Exclusive: Hundreds of U.S. Security Clearances Seen Falsified
WASHINGTON – Federal prosecutors have documented at least 350 instances of faulty background investigations done by private contractors and special agents for the U.S. Office of Personnel Management in recent years, illustrating what some lawmakers call systemic weaknesses in the granting of federal security clearances.
Reuters calculated the total by reviewing court documents and press releases from prosecutors for 21 cases resulting in convictions that involved the making of false statements from December 2004 to March 2012.
These are the cases government officials have cited to assert that action is taken against investigators who falsely claim to have reviewed records or done interviews for background checks submitted to OPM. Not all the cases identified a specific number of fabrications.
The 350 falsified reports represent only a small percentage of the number of background investigations conducted each year, either by OPM’s own investigators or a handful of private contractors it uses for most of the work. The Government Accountability Office testified to a congressional committee in June that OPM received over $1 billion to conduct more than 2 million background investigations for government employees in fiscal 2011.
But the details of the cases show how cracks in the system may allow employees to obtain clearances without proper vetting. In one case, a private contractor investigator, who pleaded guilty to making a false statement, reported interviewing a person who had died more than a decade earlier. Another investigator was found guilty of making false statements in checks for applicants seeking “top secret” clearances for jobs in the Air Force, Army, Navy and U.S. Treasury.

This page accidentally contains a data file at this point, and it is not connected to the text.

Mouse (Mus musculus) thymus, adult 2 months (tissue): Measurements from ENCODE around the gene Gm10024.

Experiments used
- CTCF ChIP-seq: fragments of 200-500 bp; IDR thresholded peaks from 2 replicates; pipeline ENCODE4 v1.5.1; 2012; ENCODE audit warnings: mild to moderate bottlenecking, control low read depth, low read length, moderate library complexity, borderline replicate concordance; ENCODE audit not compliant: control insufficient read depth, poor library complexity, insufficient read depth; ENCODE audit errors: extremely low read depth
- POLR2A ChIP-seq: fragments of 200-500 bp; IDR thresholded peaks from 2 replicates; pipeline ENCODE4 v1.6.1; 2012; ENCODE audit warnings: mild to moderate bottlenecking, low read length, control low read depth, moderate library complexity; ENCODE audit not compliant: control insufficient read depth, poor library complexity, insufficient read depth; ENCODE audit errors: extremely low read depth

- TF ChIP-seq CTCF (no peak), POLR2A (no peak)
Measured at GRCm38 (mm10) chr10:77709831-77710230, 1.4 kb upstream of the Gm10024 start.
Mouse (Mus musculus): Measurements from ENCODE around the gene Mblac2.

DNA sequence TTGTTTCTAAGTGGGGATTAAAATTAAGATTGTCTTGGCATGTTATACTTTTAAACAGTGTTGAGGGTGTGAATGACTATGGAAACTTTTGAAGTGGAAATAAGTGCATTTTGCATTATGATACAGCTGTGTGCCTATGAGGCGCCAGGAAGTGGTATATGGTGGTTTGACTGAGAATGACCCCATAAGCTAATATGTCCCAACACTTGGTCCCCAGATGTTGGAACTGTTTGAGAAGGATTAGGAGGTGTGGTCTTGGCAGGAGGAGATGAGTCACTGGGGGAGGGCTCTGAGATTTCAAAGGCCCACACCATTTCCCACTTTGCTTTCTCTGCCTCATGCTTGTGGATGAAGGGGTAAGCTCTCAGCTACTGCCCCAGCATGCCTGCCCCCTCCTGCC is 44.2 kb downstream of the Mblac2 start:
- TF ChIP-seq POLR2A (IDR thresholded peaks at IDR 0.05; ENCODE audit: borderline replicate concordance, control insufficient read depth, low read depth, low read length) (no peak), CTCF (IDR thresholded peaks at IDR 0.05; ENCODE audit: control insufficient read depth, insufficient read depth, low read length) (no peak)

The highest number of convictions, 11, involved special agents for OPM. Another seven convictions were of employees of USIS, a Virginia-based company that has come under scrutiny for its role in vetting former National Security Agency contractor Edward Snowden and more recently, Washington Navy Yard shooter Aaron Alexis. Two of those USIS investigators had the highest number – more than four dozen each – of flawed background check reports sent to OPM, court documents showed.
USIS faces an ongoing investigation by OPM’s inspector general. The company declined to comment for this story and OPM’s inspector general’s office would not comment on its probe. The most severe punishment was given to an investigator who did not take a plea agreement and instead went to trial. This investigator was found guilty of six counts of making false statements and sentenced to 27 months in prison. Those who entered plea agreements generally received sentences of probation and community service, courts records show. (Reuters)